Activist Guide: Fracking

There’s a lack of knowledge and awareness of key environmental issues in parts of the radical left. Despite key victories in the fight against fracking, activists still must face down the might of influential drilling companies. In our latest activist guide, we speak to Frackwatch about why the issue matters and how readers can get involved…  

Why is fracking such an important issue?

There’s a great deal of evidence emerging from the USA and Australia concerning the environmental and health impacts of fracking and other forms of unconventional oil and gas extraction. Given the legacy of what has happened in these countries, there’s general agreement that the industry simply can’t be regulated safely.

As campaigners, we take the position that the focus should be on the development of renewable energy and that money should not be wasted in further fossil fuel extraction that will only add to the current inventory of greenhouse gas emissions. This is particularly drastic in light of the 2015 UN Paris Agreement, which stipulated a 1.5 degrees celcius limitation on global temperature rise.

Why should socialists engage with the issue?

Fracking is the latest extreme extraction industry that arrives, destroys the environment, destroys workers’ health, takes what profit it can derive and then leaves society to clean up. Fracking is bad for people’s health and it’s bad for the planet, and it’s being expanded to produce not just to keep people warm but also to produce plastics, as is the case with INEOS (more on that to come).

For socialists, capitalism’s war on the ecosystem is another form of class war. If we’re going to save the ecosystem, we need to transcend capitalist commodity production – production of surplus value that is – and start to focus on production of use values by what Karl Marx called a “free association of producers”.

What is Frackwatch?

Frackwatch started off as Frackwatch Glasgow. Our initial remit was to campaign for a frack free Glasgow. The main reason for this was that one of the Petroleum Development License (PEDL) Areas bordered a part of the city. Part of the licence area intersected two parts of the city at Robroyston and Milton. We focused our campaigning there during the run up to the Scottish Government’s consultation on fracking in Scotland. An active local group was formed called Milton Against Fracking.

And what is a Petroleum Development License Area?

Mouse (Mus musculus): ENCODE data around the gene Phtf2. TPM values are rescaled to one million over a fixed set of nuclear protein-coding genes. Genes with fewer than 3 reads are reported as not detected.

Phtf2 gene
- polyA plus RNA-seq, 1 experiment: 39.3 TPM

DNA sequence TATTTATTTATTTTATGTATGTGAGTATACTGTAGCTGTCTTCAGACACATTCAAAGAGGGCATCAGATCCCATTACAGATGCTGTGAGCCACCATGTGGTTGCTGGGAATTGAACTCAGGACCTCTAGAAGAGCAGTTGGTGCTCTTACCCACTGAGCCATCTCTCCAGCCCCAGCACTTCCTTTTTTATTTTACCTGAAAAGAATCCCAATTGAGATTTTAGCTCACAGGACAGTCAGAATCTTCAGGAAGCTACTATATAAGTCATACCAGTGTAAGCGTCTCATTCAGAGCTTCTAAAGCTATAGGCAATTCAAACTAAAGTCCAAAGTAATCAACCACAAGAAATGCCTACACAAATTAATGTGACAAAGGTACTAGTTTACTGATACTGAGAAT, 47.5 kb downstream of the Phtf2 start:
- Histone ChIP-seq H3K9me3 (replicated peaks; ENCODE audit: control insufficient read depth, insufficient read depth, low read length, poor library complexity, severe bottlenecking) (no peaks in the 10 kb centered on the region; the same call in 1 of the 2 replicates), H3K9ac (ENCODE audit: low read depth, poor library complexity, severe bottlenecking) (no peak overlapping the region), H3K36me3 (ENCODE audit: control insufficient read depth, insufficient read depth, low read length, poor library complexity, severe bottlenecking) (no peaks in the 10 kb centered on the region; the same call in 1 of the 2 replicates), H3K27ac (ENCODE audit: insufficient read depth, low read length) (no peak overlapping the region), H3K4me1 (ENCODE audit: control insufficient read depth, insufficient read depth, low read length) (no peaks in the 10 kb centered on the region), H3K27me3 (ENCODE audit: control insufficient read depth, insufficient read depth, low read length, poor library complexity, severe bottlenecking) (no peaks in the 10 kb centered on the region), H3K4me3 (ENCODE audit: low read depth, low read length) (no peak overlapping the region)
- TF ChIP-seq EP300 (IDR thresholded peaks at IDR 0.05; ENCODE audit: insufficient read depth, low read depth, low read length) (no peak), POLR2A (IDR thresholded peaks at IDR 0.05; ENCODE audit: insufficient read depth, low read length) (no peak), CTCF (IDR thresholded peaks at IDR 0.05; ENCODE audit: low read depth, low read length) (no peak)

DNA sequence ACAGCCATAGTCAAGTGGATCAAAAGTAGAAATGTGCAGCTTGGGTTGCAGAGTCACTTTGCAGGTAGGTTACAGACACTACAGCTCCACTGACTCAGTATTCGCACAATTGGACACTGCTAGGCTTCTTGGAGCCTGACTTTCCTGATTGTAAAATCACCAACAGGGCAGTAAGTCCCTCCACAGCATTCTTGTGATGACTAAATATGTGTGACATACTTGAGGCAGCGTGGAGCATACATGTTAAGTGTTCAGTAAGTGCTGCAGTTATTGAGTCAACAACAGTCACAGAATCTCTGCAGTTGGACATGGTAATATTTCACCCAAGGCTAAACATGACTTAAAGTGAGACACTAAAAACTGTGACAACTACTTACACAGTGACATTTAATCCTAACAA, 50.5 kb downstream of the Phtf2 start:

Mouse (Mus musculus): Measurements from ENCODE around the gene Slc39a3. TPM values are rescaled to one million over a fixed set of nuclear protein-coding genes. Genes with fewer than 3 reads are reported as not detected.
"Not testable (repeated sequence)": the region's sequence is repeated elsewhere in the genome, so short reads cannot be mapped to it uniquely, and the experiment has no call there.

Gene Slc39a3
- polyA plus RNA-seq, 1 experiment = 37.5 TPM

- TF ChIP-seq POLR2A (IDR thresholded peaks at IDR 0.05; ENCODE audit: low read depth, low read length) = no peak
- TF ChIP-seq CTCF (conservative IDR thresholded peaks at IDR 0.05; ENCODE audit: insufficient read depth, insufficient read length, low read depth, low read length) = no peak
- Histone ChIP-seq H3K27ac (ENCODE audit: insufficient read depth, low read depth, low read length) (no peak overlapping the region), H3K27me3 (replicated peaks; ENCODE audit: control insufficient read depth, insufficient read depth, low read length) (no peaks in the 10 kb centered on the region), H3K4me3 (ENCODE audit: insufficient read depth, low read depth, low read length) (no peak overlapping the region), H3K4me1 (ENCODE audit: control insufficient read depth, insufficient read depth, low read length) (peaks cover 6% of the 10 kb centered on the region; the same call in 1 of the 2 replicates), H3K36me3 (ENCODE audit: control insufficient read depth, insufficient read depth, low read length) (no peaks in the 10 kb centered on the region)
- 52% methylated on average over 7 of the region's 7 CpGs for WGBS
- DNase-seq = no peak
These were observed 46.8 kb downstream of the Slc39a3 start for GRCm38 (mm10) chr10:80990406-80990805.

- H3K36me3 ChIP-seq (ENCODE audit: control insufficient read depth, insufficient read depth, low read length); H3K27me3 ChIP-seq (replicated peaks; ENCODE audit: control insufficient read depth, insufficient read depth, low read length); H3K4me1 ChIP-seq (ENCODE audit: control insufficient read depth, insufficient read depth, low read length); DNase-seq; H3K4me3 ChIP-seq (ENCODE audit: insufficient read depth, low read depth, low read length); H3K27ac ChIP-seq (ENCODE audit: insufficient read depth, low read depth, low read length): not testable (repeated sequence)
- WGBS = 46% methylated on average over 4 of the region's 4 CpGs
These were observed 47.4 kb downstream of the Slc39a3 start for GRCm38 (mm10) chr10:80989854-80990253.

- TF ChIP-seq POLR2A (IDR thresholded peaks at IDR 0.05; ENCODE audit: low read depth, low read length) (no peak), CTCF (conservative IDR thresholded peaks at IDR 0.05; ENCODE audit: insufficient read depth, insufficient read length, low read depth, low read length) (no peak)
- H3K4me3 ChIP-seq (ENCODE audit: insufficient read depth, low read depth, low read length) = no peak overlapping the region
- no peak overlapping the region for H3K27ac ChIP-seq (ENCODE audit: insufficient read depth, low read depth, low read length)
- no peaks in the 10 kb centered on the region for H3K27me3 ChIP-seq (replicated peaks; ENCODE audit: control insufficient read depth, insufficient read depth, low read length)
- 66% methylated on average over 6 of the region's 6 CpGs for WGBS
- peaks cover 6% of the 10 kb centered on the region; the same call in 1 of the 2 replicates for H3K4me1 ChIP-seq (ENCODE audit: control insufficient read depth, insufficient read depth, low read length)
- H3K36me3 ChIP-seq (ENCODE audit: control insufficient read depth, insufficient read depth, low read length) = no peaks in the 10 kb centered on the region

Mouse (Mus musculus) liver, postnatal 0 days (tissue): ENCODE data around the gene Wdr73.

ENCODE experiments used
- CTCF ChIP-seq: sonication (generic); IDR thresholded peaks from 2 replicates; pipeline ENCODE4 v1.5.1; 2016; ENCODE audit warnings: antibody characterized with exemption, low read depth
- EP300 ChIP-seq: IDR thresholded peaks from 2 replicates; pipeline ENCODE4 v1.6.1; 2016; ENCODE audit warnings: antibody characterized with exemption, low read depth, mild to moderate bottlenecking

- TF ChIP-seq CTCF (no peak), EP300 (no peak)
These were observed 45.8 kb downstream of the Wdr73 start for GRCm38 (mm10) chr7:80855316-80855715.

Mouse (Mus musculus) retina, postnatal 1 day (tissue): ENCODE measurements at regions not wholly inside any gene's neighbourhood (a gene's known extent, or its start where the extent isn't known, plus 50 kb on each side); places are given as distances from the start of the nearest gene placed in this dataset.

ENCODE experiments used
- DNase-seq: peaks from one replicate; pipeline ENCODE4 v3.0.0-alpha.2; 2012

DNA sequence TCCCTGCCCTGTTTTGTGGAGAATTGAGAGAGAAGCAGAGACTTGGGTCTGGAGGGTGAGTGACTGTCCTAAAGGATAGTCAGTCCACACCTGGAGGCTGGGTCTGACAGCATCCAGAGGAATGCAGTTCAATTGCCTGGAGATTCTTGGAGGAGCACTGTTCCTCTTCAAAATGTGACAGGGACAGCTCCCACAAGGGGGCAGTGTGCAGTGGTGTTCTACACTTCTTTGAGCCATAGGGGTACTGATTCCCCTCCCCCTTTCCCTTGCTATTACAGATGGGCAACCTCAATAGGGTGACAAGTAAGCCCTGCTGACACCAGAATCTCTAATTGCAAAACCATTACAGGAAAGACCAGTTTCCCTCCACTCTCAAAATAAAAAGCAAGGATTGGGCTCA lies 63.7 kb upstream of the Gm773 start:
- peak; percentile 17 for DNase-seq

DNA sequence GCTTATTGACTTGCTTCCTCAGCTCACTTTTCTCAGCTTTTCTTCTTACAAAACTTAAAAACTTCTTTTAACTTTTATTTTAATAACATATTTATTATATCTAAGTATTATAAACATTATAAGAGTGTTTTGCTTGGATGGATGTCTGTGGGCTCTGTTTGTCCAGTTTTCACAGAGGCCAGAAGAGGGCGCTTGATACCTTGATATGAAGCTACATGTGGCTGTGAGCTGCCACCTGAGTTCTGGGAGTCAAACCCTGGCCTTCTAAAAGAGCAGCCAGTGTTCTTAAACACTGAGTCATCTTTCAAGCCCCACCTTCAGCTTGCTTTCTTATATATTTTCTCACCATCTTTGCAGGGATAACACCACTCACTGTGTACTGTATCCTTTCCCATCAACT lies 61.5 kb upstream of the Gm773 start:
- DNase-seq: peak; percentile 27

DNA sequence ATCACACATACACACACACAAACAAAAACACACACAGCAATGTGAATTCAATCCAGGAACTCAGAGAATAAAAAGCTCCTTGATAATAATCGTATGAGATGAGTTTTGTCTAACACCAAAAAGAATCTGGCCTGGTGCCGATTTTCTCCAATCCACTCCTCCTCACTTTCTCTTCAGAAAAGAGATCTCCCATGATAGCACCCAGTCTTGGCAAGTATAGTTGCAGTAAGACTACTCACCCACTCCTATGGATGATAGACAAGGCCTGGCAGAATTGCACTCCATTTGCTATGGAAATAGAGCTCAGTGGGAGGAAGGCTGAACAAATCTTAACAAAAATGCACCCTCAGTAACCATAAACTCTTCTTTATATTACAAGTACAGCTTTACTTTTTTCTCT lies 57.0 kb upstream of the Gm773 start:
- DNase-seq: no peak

This is an area where a company has permission to engage in ‘exploratory drilling’. PEDL 162 covers a big part of the central belt, including North Lanarkshire, East Dunbartonshire, Falkirk and West Lothian. At the time of campaigning, there were six live PEDLs issued in Scotland.

So what inspired you to start this campaign?

In early 2015, the Scottish Government announced a moratorium on fracking. During this period, they commissioned several investigations into the feasibility of engaging in fracking in Scotland. Prior to this, there was already an active campaign against fracking in Scotland. A group of us then formed a local campaign group that would focus on Glasgow and the surrounding area. We decided to campaign any proposal to frack, as well as raising awareness of the issues involved.

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What actions have you taken so far?

As well as our actions listed above, we spend a lot of time running stalls in both Glasgow city centre and locations threatened by drilling. We also screen films related to fracking to raise awareness of what has happened elsewhere. We had dialogue with Glasgow City Council during the key campaigning period around the Scottish Goernment’s consultation on whether fracking should take place in Scotland.

The Scottish Government recently banned fracking following that consultation. So, what work still needs to be done?

INEOS, the company that runs the Grangemouth refinery (shown on the cover image), has announced it’s taking legal action against the Scottish Government in the form of a judicial review. This will likely run for a few years. This is important because INEOS controls the PEDL licenses in Scotland and several in England. It’s effectively the largest license holder in the UK.

It’s also importing fracked gas from the US to be used as a feedstock for its plastic manufacturing operations. These gas supplies are being shipped from the gas fields of Pennsylvania via a so called “virtual pipeline” that consists of a fleet of ships bringing super-cooled gas up the Forth to be offloaded at a specially built terminal.

Since the ban, we have transitioned from Frackwatch Glasgow to Frackwatch in order to extend our remit. As such, we’ll support communities facing an industry that’s still backed by the UK Government. We’ve also linked up with campaigners in Pennsylvania and will continue to target INEOS in our campaigning.

Part of this will involve engaging in campaigns against single use plastics, which have been picking up considerable momentum over the past year or so. Such a campaign would indirectly target INEOS as this is the mainstay of their business.

How can readers get involved in such a campaign?

There’s still much to be done and we’d encourage people to connect with us via Facebook and Tumblr. If anyone would like to become more involved, we meet at the Electron Club in Glasgow’s CCA every second Monday of the month.

@FrackfreeGlasgo